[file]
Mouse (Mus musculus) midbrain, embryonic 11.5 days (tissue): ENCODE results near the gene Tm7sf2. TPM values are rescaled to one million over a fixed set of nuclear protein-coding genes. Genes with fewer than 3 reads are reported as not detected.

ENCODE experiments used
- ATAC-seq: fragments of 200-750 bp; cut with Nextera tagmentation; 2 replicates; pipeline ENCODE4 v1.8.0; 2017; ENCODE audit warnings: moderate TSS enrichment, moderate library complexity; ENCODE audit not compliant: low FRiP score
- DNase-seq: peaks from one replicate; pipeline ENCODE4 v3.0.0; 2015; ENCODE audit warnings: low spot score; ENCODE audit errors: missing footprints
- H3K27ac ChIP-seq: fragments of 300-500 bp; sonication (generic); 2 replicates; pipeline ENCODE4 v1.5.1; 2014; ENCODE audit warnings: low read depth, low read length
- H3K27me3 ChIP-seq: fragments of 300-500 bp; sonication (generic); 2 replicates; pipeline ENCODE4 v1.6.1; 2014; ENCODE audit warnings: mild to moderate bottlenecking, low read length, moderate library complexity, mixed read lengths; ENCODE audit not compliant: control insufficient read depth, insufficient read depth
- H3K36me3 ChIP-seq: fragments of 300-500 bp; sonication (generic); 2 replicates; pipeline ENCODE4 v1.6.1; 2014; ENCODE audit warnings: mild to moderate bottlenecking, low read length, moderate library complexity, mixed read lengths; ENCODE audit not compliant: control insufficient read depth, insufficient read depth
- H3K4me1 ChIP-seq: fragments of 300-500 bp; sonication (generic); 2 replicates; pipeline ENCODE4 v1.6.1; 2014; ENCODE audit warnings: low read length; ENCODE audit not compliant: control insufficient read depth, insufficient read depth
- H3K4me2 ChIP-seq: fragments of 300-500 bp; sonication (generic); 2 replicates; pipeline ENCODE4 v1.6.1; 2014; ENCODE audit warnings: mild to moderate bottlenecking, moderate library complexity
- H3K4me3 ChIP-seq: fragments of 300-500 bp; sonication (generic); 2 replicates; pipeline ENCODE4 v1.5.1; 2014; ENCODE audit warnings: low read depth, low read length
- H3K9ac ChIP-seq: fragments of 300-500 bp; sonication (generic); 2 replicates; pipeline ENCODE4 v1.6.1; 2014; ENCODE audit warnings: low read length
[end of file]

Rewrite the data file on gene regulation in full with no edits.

Mouse (Mus musculus) midbrain, embryonic 11.5 days (tissue): ENCODE results near the gene Tm7sf2. TPM values are rescaled to one million over a fixed set of nuclear protein-coding genes. Genes with fewer than 3 reads are reported as not detected.

ENCODE experiments used
- ATAC-seq: fragments of 200-750 bp; cut with Nextera tagmentation; 2 replicates; pipeline ENCODE4 v1.8.0; 2017; ENCODE audit warnings: moderate TSS enrichment, moderate library complexity; ENCODE audit not compliant: low FRiP score
- DNase-seq: peaks from one replicate; pipeline ENCODE4 v3.0.0; 2015; ENCODE audit warnings: low spot score; ENCODE audit errors: missing footprints
- H3K27ac ChIP-seq: fragments of 300-500 bp; sonication (generic); 2 replicates; pipeline ENCODE4 v1.5.1; 2014; ENCODE audit warnings: low read depth, low read length
- H3K27me3 ChIP-seq: fragments of 300-500 bp; sonication (generic); 2 replicates; pipeline ENCODE4 v1.6.1; 2014; ENCODE audit warnings: mild to moderate bottlenecking, low read length, moderate library complexity, mixed read lengths; ENCODE audit not compliant: control insufficient read depth, insufficient read depth
- H3K36me3 ChIP-seq: fragments of 300-500 bp; sonication (generic); 2 replicates; pipeline ENCODE4 v1.6.1; 2014; ENCODE audit warnings: mild to moderate bottlenecking, low read length, moderate library complexity, mixed read lengths; ENCODE audit not compliant: control insufficient read depth, insufficient read depth
- H3K4me1 ChIP-seq: fragments of 300-500 bp; sonication (generic); 2 replicates; pipeline ENCODE4 v1.6.1; 2014; ENCODE audit warnings: low read length; ENCODE audit not compliant: control insufficient read depth, insufficient read depth
- H3K4me2 ChIP-seq: fragments of 300-500 bp; sonication (generic); 2 replicates; pipeline ENCODE4 v1.6.1; 2014; ENCODE audit warnings: mild to moderate bottlenecking, moderate library complexity
- H3K4me3 ChIP-seq: fragments of 300-500 bp; sonication (generic); 2 replicates; pipeline ENCODE4 v1.5.1; 2014; ENCODE audit warnings: low read depth, low read length
- H3K9ac ChIP-seq: fragments of 300-500 bp; sonication (generic); 2 replicates; pipeline ENCODE4 v1.6.1; 2014; ENCODE audit warnings: low read length